The Ambassadors By Henry James Summary and Analysis Book 8: Chapter III

Summary

The day after the Pococks' arrival, Strether visits Sarah at her apartment. To his surprise, the first thing he hears as he nears the door is the voice of Madame de Vionnet. Upon entering the room, Strether's surprise is increased when he finds Waymarsh with the two women. Sarah is not caught unaware by Madame de Vionnet's visit, and in response to Madame de Vionnet's invitation to show her Paris, she says, "Oh you're too good; but I don't think I feel quite helpless. I have my brother — and these American friends. And then you know I've been to Paris. I know Paris." Madame de Vionnet greets Strether with more familiarity than did Mrs. Pocock, and in doing this, she is, Strether muses, "giving him over to ruin." Still, even though Sarah may think him involved in a way he is not, he decides he is "with" Madame de Vionnet and cannot abandon her now.

The atmosphere is rather tense and becomes increasingly so when Madame de Vionnet mentions Strether's attachment to Maria Gostrey. In answer to her question to Sarah, "Do you know about dear old Maria?" Strether intercepts: "Mrs. Pocock knows about Miss Gostrey. Your mother, Sarah, must have told you about her." Sarah replies that she has no notion of whom they are talking. When Waymarsh comes to his defense, Strether realizes that his friend is trying to save him with Sarah. The encounter ends with promises of visits to the home of Madame de Vionnet — one from Strether and one from Sarah, who has been urged to bring Mamie to meet Jeanne de Vionnet.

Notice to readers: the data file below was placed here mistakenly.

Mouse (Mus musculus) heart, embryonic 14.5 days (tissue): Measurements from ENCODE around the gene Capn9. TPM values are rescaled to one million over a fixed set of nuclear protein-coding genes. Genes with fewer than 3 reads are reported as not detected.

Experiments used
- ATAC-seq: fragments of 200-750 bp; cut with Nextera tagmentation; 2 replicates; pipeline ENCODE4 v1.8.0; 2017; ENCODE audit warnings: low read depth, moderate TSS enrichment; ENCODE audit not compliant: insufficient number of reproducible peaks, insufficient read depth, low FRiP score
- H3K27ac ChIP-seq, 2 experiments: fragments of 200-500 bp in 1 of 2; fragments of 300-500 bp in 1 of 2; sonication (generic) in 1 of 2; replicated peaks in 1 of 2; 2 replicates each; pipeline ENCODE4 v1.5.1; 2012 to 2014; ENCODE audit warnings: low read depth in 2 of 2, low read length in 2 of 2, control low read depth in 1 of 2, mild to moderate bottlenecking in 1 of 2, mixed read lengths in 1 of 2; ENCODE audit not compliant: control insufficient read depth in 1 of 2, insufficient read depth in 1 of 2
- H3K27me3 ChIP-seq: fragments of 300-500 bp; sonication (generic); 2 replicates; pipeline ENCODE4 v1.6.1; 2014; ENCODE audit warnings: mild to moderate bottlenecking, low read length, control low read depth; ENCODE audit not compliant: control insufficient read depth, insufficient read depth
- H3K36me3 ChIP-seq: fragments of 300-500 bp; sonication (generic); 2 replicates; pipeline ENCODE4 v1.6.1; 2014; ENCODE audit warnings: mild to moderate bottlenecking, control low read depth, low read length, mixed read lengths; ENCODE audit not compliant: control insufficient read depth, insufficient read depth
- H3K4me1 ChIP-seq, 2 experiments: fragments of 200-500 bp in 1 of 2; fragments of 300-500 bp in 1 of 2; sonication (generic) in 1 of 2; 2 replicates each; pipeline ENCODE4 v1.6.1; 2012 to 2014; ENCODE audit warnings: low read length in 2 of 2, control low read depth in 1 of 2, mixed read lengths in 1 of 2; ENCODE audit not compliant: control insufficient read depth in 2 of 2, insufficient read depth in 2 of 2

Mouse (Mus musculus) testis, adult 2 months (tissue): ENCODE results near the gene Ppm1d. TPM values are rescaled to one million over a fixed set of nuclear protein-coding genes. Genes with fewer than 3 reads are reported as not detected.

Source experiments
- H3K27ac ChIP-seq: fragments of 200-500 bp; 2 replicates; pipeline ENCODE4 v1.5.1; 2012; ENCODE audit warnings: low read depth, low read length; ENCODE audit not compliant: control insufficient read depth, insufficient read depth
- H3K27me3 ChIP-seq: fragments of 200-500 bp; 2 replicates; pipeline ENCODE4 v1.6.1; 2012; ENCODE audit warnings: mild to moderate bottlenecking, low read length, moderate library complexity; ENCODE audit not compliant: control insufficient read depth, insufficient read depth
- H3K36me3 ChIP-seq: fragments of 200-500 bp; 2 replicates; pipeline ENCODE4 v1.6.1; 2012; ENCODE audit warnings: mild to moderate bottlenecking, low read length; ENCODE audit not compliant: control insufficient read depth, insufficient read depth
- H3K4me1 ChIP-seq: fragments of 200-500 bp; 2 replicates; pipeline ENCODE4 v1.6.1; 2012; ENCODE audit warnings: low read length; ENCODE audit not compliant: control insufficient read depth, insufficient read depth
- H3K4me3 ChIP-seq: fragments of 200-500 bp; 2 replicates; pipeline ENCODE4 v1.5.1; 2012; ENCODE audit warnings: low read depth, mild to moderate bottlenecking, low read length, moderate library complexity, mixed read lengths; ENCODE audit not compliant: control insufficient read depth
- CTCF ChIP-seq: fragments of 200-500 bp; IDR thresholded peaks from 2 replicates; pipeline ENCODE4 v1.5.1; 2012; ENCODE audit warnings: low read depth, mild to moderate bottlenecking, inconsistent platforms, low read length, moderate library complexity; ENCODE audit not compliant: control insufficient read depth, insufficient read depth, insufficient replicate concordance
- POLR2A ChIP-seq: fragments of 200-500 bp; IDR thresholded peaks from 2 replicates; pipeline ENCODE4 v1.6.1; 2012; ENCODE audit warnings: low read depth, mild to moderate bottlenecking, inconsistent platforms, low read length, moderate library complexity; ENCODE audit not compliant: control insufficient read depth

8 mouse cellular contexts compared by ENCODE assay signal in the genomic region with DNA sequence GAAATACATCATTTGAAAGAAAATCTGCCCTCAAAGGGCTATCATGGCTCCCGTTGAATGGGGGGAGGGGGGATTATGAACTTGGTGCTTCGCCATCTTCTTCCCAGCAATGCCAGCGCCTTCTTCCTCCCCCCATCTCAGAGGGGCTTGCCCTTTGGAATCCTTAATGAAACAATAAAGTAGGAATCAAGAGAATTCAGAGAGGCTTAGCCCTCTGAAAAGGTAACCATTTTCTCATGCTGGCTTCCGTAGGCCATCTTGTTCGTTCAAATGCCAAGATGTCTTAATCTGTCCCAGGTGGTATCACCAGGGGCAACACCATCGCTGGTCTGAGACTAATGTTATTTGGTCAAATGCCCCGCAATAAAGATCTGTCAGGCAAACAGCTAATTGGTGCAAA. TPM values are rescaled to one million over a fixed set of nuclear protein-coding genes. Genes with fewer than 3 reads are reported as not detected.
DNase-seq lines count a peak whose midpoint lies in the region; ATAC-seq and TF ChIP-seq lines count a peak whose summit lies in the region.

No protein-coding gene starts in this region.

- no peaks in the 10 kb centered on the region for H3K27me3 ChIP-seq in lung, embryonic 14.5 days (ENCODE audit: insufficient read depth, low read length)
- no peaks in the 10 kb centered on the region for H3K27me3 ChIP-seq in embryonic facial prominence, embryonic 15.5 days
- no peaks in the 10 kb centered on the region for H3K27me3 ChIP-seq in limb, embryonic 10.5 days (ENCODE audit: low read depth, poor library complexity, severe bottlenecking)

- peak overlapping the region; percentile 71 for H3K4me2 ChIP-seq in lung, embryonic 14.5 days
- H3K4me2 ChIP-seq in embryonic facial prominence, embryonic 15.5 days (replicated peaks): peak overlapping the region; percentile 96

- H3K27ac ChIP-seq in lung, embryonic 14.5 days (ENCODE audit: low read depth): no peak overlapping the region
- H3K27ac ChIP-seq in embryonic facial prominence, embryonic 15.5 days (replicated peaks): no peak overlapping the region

Analysis

Strether notices Madame de Vionnet's card on the table at Sarah's apartment — "her coronet and her 'Cometesse'" (Madame de Vionnet's husband, it will be remembered, is a Count) — and Strether thinks that there will be "certain private adjustments in Sarah's mind. She had never, he was sure, sat with a 'Cometesse' before." This attitude of Strether's has certain implications in terms of the basic European-American, Old World-New World juxtaposition that James is always conscious of and which is one of the underpinnings of this and others of James' novels. Notice that Sarah is not impressed with "titles."

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